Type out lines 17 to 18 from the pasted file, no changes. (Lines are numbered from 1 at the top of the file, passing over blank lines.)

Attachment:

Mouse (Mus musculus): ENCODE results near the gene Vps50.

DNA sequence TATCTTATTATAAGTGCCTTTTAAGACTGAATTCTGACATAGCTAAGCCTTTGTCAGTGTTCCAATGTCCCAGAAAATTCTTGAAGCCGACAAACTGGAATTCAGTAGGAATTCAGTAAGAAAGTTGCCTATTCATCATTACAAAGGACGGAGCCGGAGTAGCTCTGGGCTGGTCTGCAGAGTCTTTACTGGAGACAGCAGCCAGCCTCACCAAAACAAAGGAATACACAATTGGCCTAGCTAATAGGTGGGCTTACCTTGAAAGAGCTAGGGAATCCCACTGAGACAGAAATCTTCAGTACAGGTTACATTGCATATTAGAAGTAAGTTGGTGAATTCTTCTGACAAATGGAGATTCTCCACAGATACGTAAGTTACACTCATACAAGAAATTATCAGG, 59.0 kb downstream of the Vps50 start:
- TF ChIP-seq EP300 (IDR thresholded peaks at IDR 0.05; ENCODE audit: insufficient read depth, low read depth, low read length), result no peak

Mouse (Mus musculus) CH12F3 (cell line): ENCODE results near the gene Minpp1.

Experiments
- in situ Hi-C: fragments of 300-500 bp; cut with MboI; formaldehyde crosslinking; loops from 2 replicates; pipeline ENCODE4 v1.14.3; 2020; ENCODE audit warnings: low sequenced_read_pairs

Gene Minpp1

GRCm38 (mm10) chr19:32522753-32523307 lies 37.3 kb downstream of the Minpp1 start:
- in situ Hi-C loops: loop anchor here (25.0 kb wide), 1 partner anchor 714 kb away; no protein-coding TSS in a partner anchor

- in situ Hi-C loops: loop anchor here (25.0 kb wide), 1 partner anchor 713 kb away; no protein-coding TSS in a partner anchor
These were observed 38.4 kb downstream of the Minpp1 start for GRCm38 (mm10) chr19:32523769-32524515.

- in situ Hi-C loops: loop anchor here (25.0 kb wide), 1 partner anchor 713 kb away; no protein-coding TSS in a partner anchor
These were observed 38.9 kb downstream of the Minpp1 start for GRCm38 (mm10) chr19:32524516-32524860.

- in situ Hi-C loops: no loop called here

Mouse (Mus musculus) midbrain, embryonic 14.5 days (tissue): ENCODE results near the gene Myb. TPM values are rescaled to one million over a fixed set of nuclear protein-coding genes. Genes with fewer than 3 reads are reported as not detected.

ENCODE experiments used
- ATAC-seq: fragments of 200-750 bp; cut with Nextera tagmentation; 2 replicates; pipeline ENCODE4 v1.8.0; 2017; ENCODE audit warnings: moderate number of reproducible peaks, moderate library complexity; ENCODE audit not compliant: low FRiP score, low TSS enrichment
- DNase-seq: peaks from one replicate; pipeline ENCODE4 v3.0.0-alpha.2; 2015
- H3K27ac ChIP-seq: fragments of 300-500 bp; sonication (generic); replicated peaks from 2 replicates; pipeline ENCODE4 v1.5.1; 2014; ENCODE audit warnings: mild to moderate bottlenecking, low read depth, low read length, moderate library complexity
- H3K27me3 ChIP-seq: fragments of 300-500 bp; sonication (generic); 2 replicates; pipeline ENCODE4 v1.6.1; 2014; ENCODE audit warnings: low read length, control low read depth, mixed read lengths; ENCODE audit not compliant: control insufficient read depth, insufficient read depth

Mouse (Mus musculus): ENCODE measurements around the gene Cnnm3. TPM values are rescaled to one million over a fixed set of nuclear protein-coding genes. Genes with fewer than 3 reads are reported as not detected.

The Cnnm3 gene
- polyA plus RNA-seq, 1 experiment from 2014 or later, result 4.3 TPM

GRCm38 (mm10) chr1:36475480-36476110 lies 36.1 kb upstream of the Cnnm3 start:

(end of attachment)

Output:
- ATAC-seq: fragments of 200-750 bp; cut with Nextera tagmentation; 2 replicates; pipeline ENCODE4 v1.8.0; 2017; ENCODE audit warnings: moderate number of reproducible peaks, moderate library complexity; ENCODE audit not compliant: low FRiP score, low TSS enrichment
- DNase-seq: peaks from one replicate; pipeline ENCODE4 v3.0.0-alpha.2; 2015